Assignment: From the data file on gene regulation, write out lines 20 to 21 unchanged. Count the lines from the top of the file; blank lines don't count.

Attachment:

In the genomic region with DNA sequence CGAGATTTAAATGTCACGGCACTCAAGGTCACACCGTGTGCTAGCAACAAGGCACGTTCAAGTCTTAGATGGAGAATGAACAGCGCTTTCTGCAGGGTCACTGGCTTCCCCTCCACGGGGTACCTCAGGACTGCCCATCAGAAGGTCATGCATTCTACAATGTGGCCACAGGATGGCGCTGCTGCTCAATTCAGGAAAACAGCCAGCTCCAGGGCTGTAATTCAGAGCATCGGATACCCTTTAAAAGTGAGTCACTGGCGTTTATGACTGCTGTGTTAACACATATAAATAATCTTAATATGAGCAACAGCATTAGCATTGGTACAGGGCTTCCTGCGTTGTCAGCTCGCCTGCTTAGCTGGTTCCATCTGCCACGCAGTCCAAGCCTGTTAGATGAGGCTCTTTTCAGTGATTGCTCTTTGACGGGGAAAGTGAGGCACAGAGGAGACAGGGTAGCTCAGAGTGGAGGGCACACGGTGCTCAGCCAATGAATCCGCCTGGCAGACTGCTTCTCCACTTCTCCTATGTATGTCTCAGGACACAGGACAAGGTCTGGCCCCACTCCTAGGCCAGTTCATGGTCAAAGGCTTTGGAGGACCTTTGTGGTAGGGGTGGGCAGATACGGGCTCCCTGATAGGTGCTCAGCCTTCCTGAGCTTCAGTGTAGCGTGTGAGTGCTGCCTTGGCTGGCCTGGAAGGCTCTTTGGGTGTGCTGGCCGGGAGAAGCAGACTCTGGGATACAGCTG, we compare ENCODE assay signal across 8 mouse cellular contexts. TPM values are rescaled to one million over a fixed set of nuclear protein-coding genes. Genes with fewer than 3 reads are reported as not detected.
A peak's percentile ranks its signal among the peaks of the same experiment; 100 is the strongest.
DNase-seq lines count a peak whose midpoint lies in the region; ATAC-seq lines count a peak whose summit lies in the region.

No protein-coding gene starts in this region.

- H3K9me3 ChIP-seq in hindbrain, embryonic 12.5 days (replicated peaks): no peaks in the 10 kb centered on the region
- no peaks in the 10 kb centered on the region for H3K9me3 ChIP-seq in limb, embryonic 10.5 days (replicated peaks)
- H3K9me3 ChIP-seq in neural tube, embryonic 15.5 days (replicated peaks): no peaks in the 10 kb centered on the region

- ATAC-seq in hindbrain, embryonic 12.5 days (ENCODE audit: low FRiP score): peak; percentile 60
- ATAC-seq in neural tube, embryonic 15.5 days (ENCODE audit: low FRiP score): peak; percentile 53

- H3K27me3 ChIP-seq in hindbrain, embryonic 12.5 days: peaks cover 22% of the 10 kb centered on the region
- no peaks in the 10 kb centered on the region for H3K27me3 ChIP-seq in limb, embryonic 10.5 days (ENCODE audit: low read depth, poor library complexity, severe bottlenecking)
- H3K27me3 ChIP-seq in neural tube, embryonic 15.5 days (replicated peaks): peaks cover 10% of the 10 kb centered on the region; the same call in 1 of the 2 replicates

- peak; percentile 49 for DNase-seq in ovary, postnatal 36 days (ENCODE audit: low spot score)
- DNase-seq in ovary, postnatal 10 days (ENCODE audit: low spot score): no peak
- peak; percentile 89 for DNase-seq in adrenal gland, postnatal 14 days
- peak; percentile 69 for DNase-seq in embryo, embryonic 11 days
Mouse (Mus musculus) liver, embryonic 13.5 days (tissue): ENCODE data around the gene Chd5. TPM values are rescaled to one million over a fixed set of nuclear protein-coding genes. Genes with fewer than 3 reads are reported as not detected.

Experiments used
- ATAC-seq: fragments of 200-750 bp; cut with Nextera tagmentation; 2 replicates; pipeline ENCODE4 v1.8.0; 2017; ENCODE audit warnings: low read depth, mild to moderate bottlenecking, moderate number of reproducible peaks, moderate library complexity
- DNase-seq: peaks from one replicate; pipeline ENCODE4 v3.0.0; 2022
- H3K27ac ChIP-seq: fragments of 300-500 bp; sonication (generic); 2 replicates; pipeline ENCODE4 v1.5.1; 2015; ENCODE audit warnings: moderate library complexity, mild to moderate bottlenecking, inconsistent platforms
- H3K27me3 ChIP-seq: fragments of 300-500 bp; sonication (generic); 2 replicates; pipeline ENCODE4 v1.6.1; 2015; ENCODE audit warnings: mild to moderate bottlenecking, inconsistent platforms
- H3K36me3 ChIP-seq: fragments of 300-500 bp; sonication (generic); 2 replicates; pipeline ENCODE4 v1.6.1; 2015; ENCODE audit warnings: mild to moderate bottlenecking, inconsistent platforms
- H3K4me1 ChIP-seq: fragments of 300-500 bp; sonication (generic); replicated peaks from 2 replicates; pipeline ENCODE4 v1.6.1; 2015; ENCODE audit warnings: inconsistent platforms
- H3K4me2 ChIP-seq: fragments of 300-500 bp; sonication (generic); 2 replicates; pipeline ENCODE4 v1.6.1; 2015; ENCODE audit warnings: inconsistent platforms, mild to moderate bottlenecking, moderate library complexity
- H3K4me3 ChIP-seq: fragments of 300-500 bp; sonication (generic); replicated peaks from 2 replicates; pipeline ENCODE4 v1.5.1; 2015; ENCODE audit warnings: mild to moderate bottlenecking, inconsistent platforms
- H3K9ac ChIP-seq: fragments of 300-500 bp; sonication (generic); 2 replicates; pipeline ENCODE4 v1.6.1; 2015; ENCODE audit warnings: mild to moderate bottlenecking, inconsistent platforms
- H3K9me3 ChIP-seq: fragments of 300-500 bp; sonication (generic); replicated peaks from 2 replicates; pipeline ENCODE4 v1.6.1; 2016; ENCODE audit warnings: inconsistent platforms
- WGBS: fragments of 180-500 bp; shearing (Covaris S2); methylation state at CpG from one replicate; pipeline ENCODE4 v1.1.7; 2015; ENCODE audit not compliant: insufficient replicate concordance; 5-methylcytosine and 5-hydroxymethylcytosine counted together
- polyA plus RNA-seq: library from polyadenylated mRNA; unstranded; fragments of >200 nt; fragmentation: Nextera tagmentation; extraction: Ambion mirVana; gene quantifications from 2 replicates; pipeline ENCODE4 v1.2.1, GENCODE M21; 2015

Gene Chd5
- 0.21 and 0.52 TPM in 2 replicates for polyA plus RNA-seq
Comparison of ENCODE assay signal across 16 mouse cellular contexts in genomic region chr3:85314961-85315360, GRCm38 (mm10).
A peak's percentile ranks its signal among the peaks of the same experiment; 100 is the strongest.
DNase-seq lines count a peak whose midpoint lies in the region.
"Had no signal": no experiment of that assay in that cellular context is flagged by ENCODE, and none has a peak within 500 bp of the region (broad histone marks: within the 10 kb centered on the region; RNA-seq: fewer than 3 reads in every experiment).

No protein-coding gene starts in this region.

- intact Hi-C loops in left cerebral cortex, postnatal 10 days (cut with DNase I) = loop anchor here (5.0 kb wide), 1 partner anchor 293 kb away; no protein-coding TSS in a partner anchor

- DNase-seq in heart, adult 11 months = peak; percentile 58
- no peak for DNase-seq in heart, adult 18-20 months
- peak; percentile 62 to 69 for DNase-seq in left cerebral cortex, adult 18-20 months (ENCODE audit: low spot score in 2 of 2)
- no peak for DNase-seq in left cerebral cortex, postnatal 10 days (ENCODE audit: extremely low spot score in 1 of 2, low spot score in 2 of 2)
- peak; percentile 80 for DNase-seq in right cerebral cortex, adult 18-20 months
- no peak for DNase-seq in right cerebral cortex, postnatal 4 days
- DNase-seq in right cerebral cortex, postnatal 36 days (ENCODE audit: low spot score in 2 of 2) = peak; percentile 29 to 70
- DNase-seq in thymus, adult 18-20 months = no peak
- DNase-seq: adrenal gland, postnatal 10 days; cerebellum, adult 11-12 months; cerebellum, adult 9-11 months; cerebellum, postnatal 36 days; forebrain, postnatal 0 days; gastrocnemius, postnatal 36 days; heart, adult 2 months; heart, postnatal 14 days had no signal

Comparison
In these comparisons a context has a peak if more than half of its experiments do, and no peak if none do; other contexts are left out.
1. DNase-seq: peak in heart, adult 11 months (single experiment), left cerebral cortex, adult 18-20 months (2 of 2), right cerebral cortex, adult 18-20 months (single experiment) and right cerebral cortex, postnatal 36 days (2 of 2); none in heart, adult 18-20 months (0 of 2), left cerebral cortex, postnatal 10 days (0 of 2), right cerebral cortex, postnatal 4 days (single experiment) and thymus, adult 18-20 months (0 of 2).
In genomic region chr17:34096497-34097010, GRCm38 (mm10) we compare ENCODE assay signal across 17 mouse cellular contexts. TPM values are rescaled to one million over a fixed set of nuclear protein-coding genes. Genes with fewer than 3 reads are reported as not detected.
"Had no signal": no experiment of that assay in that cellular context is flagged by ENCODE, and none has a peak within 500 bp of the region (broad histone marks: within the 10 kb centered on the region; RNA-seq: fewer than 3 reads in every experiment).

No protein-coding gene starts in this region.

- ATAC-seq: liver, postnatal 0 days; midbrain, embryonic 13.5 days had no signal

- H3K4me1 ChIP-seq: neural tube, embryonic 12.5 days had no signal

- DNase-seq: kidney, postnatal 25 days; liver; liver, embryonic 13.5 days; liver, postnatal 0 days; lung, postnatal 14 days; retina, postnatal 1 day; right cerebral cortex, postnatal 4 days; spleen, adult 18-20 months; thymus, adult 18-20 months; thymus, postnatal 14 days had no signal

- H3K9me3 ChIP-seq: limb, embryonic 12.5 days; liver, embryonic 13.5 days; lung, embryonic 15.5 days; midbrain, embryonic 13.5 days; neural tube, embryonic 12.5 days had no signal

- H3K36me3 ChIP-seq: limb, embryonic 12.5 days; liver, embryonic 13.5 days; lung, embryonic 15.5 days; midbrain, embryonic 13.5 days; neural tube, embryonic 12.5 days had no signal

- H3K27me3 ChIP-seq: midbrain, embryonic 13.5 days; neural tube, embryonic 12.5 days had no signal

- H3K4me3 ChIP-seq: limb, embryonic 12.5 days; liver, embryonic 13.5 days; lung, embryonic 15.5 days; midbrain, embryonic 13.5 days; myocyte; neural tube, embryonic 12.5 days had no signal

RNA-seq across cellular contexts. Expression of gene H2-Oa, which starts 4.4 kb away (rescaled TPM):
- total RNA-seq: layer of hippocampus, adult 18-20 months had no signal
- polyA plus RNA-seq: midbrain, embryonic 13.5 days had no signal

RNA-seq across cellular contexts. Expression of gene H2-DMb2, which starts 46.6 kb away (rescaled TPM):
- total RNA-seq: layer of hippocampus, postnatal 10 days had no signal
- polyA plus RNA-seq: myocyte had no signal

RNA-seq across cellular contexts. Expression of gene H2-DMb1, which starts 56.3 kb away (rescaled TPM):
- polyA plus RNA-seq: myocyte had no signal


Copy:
- DNase-seq: peaks from one replicate; pipeline ENCODE4 v3.0.0; 2022
- H3K27ac ChIP-seq: fragments of 300-500 bp; sonication (generic); 2 replicates; pipeline ENCODE4 v1.5.1; 2015; ENCODE audit warnings: moderate library complexity, mild to moderate bottlenecking, inconsistent platforms